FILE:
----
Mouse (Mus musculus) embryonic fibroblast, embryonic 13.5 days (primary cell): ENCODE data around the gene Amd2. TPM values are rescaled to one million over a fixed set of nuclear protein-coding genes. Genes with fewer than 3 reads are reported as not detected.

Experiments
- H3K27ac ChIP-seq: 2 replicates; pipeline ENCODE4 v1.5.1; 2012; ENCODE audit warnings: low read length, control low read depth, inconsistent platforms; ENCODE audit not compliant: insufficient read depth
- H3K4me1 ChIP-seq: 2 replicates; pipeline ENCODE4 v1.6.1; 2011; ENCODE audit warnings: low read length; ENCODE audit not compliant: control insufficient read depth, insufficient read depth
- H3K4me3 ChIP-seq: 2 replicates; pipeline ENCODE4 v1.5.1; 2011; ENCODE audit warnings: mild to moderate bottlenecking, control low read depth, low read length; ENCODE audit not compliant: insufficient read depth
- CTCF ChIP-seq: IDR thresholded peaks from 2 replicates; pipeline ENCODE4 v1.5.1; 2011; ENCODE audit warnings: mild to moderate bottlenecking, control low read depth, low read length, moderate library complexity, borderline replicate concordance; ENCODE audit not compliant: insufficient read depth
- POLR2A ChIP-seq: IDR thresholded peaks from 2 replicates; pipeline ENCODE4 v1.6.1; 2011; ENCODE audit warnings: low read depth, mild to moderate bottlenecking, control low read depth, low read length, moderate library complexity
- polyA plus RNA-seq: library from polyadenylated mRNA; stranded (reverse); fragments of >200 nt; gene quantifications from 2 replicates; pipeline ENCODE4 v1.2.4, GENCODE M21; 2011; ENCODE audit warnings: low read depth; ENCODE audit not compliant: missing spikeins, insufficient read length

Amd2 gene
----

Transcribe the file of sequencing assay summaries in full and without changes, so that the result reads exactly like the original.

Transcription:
Mouse (Mus musculus) embryonic fibroblast, embryonic 13.5 days (primary cell): ENCODE data around the gene Amd2. TPM values are rescaled to one million over a fixed set of nuclear protein-coding genes. Genes with fewer than 3 reads are reported as not detected.

Experiments
- H3K27ac ChIP-seq: 2 replicates; pipeline ENCODE4 v1.5.1; 2012; ENCODE audit warnings: low read length, control low read depth, inconsistent platforms; ENCODE audit not compliant: insufficient read depth
- H3K4me1 ChIP-seq: 2 replicates; pipeline ENCODE4 v1.6.1; 2011; ENCODE audit warnings: low read length; ENCODE audit not compliant: control insufficient read depth, insufficient read depth
- H3K4me3 ChIP-seq: 2 replicates; pipeline ENCODE4 v1.5.1; 2011; ENCODE audit warnings: mild to moderate bottlenecking, control low read depth, low read length; ENCODE audit not compliant: insufficient read depth
- CTCF ChIP-seq: IDR thresholded peaks from 2 replicates; pipeline ENCODE4 v1.5.1; 2011; ENCODE audit warnings: mild to moderate bottlenecking, control low read depth, low read length, moderate library complexity, borderline replicate concordance; ENCODE audit not compliant: insufficient read depth
- POLR2A ChIP-seq: IDR thresholded peaks from 2 replicates; pipeline ENCODE4 v1.6.1; 2011; ENCODE audit warnings: low read depth, mild to moderate bottlenecking, control low read depth, low read length, moderate library complexity
- polyA plus RNA-seq: library from polyadenylated mRNA; stranded (reverse); fragments of >200 nt; gene quantifications from 2 replicates; pipeline ENCODE4 v1.2.4, GENCODE M21; 2011; ENCODE audit warnings: low read depth; ENCODE audit not compliant: missing spikeins, insufficient read length

Amd2 gene